A tree that merits attention, river birch has a graceful habit with arching slender branches and attractively peeling young bark. Betula nigra is native to Ohio, but can be found in the southeastern states, primarily along streams, but also by ponds and wetland habitats. It grows as far south as Florida and eastern Texas, and it range extends north into the Mississippi River watershed to Wisconsin and southern Minnesota. Populations can also be found along the Hudson River in southern New York, as well as in eastern Massachusetts and southern New Hampshire.
In the landscape, river birch is planted both as a single-trunked tree and multi-trunked specimen. Although the multiple-trunked trees do display more attractive bark in a smaller area, they are decidedly less structurally sound and more prone to have trunks break during storms. At The Holden Arboretum there are 80 river birches including cultivated varieties. ‘Heritage’ was selected by Earl Cully of Illinois for showy bark; ‘Dura-Heat’ is reportedly from a northern Florida seed source; ‘Summer Cascade’, selected by North Carolina nurserymen, has a weeping growth habit; ‘Graceful Arms’, selected in Wisconsin, has a semi-weeping, broad-spreading habit. All are in the Display Garden.
River birches increase in height from 1.5 – 2 or as much as 2.5 feet per year during their first 20 years or so. Betula nigra ‘Summer Cascade’ by the west side of Lotus Pond measured 12’ tall by 7’ wide eight years after being having been trained to that height from a 5” rooted cutting. Betula nigra ‘Fox Valley’ has a growth rate of about 8” per year and ‘Tecumseh Compact’ is a slower growing shrub-like selection. Both may be found between the first two parking lots by the Corning Visitor Center. A river birch southwest of Corning Lake measured 60’ x 58’ after 56 years from seed received from the Morton Arboretum near Chicago. Mature trees such as this one have less attractive trunks displaying none of the buff and cinnamon hues that make the young ones so appealing.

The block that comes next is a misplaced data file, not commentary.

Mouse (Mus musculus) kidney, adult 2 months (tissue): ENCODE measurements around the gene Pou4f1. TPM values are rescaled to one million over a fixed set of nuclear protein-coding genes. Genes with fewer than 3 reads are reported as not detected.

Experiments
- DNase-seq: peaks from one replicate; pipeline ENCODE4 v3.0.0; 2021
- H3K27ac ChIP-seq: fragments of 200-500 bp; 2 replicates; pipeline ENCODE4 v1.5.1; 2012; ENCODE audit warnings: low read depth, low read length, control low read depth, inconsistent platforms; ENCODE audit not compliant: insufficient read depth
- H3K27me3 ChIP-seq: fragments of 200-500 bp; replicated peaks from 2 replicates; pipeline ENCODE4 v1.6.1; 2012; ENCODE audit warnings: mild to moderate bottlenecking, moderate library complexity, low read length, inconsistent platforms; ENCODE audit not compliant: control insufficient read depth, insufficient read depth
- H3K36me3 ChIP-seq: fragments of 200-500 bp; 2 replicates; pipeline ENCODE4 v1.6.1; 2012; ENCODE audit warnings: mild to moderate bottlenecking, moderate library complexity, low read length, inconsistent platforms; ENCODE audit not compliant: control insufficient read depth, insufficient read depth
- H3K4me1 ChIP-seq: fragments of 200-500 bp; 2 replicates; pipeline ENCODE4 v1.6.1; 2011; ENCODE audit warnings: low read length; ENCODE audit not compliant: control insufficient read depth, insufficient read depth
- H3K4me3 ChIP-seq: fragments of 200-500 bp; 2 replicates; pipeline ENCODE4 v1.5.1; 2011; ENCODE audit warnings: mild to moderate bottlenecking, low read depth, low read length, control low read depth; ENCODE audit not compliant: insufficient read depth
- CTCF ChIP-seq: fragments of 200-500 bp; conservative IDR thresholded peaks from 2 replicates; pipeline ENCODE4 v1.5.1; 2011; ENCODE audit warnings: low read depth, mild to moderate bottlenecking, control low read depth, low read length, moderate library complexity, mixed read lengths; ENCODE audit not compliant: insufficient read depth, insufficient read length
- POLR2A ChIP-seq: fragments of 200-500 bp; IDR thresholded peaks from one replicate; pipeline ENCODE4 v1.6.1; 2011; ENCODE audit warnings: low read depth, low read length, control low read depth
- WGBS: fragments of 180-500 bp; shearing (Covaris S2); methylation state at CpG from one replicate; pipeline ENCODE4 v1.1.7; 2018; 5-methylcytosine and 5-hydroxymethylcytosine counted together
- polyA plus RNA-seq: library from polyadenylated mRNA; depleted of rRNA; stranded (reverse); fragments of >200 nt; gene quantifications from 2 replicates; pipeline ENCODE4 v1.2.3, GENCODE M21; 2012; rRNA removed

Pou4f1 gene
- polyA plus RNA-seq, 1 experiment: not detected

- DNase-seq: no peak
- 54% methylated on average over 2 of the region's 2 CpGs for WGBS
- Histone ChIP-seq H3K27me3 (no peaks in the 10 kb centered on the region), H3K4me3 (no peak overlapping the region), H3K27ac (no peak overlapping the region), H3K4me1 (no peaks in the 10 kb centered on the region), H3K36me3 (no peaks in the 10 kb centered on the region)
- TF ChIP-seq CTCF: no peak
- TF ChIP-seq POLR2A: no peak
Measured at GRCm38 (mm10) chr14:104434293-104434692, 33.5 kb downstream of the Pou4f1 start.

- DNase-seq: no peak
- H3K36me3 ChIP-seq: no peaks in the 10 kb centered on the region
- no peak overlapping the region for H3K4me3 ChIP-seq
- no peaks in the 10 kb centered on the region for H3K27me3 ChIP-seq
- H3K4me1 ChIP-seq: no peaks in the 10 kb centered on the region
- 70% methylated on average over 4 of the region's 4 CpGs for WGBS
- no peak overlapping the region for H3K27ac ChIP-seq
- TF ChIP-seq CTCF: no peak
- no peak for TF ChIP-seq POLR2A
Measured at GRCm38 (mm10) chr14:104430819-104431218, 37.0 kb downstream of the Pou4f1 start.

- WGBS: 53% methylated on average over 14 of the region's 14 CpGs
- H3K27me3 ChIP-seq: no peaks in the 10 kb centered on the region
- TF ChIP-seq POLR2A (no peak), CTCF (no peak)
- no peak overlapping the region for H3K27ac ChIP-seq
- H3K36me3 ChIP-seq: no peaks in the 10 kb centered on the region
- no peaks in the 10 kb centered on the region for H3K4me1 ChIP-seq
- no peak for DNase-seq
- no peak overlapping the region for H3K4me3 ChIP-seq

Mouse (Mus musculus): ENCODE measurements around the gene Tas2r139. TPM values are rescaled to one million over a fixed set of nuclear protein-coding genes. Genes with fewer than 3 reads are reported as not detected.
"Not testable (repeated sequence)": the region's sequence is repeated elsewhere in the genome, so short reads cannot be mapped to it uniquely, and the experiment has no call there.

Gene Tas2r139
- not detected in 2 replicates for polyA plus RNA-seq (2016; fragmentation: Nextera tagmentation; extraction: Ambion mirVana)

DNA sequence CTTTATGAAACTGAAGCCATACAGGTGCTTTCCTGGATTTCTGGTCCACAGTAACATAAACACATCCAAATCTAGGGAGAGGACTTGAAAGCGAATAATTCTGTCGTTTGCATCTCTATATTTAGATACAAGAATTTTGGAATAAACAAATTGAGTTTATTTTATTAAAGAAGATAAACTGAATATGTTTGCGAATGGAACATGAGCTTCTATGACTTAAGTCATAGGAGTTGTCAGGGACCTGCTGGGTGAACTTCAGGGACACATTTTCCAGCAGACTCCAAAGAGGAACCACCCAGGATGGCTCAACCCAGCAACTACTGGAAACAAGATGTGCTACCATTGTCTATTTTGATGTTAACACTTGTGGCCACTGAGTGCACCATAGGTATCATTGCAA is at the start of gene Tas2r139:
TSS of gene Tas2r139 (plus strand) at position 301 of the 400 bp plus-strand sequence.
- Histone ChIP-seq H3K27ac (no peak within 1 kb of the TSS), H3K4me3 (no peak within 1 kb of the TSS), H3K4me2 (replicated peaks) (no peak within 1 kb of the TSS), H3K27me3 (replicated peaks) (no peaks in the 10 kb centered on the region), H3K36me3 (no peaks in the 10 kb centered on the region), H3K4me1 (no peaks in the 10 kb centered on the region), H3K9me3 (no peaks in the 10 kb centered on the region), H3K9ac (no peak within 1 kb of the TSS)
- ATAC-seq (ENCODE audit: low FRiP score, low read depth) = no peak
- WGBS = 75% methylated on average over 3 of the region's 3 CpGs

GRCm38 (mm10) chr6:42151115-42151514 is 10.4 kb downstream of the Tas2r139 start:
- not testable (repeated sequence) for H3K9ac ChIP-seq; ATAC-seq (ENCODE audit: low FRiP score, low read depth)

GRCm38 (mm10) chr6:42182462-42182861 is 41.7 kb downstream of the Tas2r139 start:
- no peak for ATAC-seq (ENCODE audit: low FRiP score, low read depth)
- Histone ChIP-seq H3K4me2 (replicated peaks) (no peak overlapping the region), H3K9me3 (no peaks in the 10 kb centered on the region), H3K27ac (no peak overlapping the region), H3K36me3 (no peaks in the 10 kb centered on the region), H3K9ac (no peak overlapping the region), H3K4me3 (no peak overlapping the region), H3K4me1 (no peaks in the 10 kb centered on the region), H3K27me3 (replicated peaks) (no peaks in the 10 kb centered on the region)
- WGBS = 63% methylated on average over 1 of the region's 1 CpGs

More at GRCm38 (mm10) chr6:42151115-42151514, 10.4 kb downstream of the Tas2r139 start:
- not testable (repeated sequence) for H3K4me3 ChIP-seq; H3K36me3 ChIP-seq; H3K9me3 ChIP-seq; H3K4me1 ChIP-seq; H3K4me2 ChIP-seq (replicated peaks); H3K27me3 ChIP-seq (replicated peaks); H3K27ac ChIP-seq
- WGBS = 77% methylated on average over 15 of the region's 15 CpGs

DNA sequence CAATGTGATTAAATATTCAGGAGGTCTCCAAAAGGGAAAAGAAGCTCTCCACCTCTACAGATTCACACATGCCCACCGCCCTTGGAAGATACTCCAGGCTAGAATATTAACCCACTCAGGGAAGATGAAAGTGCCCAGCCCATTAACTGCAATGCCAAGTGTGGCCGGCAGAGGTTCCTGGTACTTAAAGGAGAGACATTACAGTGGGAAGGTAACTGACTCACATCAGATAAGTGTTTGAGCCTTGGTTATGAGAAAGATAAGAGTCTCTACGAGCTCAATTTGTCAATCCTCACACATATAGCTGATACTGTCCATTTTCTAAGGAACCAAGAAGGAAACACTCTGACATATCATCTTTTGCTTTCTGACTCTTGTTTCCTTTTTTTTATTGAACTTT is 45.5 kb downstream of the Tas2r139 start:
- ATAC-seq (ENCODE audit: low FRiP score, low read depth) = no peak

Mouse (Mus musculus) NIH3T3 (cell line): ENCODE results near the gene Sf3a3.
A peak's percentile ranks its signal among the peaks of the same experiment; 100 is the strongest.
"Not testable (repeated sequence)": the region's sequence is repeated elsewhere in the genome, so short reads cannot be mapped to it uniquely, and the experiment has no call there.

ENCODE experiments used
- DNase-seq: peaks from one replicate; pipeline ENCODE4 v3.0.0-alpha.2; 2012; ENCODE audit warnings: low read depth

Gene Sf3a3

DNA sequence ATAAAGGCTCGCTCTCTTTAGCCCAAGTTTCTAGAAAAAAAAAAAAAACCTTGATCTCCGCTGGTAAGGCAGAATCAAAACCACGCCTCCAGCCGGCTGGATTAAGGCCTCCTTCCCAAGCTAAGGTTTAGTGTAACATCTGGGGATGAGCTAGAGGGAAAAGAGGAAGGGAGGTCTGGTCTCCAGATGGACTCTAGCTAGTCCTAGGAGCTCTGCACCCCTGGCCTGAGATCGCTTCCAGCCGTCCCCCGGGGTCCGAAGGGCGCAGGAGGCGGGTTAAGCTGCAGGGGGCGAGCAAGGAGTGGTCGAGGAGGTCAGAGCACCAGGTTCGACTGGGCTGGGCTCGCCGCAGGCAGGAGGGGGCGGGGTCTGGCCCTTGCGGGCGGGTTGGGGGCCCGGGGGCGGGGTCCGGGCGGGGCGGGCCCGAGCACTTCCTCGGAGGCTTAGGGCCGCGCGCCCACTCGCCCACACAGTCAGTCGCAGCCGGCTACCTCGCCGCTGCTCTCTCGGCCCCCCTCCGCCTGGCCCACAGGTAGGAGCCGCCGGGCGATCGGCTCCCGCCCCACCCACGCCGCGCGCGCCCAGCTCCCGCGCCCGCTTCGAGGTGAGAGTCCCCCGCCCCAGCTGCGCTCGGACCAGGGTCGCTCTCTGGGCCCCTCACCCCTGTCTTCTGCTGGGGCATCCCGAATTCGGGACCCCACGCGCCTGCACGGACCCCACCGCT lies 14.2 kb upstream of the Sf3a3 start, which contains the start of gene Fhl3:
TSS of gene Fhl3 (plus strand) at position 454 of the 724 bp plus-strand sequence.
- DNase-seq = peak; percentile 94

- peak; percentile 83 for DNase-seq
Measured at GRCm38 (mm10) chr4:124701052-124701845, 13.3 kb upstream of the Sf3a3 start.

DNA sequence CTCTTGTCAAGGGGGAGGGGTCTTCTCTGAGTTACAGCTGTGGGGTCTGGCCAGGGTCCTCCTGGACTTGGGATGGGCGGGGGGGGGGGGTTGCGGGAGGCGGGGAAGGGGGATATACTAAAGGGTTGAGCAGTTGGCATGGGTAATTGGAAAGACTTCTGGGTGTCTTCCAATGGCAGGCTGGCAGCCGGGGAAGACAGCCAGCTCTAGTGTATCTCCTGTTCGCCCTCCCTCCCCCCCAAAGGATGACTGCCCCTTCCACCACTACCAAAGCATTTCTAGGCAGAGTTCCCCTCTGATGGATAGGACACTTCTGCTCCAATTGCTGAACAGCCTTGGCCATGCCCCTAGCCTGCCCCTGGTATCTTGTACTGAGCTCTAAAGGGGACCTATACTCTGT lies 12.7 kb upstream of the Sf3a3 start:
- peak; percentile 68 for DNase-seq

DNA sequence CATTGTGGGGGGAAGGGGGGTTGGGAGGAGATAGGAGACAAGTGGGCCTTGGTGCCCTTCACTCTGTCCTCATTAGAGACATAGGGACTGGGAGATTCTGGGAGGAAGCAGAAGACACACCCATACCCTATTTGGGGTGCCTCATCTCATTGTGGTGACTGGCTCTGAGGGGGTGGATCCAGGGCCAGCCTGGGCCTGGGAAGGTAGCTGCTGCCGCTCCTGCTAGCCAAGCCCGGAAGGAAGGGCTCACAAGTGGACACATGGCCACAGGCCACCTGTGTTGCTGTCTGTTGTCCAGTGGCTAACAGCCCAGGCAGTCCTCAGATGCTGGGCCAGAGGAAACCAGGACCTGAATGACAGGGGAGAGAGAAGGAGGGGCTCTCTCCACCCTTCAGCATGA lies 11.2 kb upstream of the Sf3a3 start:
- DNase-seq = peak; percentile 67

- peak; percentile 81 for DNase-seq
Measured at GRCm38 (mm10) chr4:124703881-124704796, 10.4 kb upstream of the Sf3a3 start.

Betula nigra is the only species of birch to shed its seed in spring, in early June at Holden. Pollen is commonly shed between mid and late April, but in the unusually warm spring of 2012 our trees started flowering on March 27. Unfortunately, the pollen of birches and other members of the birch family, Betulaceae, is a significant contributor to allergies. River birch grown from seed at Holden has begun flowering and fruiting at about 15 years. Leaves expand in May but in 2012 started to emerge from bud on April 20. In October fall color is yellow, but not particularly bright like many other species of birch.
The showy white-barked species of birch, when subject to drought, produce a substance that attracts the native bronze birch borer, but river birch is not susceptible to this deadly pest. At Holden, the mortality rate for river birch has been one in 10, but for the white-barked birches, about four out of five have died. Betula nigra transplants easily in spring or fall and has a fibrous shallow wide-spreading root system that is adaptable to most soils including fine textured clay. It can grow in extremely acidic soils, even in mine spoils, but in alkaline conditions the leaves will become chlorotic (yellowish due to a shortage of chlorophyll). During drought, river birch commonly shed interior leaves. During the summer of 1991, the birches lost up to two-thirds of their foliage.
Most Eastern North American bottomland trees cast dense shade, but river birch does not and is therefore a particularly good companion for a number of shrubs, ground covers, herbaceous perennials, bulbs and wildflowers. Witness the river birches in the Arlene and Arthur S. Holden Jr. Butterfly Garden, on the west side of Blueberry Pond, in the Myrtle S. Holden Wildflower Garden and in the valley garden at Lantern Court.
Photo Credit: SEWilco, CC BY-SA 3.0 <http://creativecommons.org/licenses/by-sa/3.0/>, via Wikimedia Commons